By Derek Kravitz
Washington Post Staff Writer
Sunday, July 20, 2008
A patient at George Washington University Hospital fell from a fifth-story ledge overlooking New Hampshire Avenue in Northwest Washington yesterday afternoon after threatening to jump for several hours, police said.
The man climbed onto the ledge about 12:15 p.m. and for four hours paced and peered at the ground. He fell just before 4:10 p.m. after trying to climb down. The man lost his footing as he tried to move down the building and briefly hung off the ledge by only his hands before falling feet first.
His body partially hit the concrete and a large inflatable air mattress police had set up while trying to coax him down, police said.
A crowd of about 20 people were horrified as they watched the scene unfold.
"When he fell, there was just a large gasp, like, 'Whoa,' " said Mike Adeniran, a 20-year-old junior at George Washington University.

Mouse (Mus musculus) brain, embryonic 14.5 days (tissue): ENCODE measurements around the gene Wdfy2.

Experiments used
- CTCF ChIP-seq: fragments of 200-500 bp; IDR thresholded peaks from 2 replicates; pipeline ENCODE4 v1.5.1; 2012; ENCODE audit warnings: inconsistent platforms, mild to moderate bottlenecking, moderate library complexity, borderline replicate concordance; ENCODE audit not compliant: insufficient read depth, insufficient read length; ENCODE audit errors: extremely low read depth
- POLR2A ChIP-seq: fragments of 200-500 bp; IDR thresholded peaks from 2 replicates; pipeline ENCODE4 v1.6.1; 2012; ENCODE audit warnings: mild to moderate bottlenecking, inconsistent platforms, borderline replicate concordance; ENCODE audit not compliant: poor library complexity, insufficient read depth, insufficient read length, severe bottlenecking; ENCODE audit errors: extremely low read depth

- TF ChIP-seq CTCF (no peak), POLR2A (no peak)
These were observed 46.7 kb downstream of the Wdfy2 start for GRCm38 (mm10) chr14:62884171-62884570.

The man, whose name was not immediately released by police, was still breathing at the scene, readmitted to the hospital and listed in critical condition, said Officer Josh Aldiva, a department spokesman.
The man had been taken to the hospital yesterday after being involved in a car accident.
During the standoff, police and ambulance crews cordoned off much of Washington Circle and several city blocks along New Hampshire Avenue and 23rd Street, between I Street and the circle, snarling traffic and preventing some residents from getting to their nearby homes and apartments.
Witnesses who saw the man climb onto the ledge said he was originally clad in a blue hospital-issued shirt and boxer shorts, with white bandages covering his arms.
By 1 p.m., the man had stripped off his shirt as a group of police, fire and security workers congregated on the rooftop several stories above him and SWAT teams surrounded the building below.
Marina Streznewski, who lives in the 900 block of New Hampshire Ave., a few blocks from where the man fell, said she came out of her home about 1 p.m. to see a gawking crowd snapping photos of the man with their cellphones.
"I looked at some of them, and I saw what was reflected in me -- I wanted to tell him, 'Please don't jump. It's not worth it,' " Streznewski said.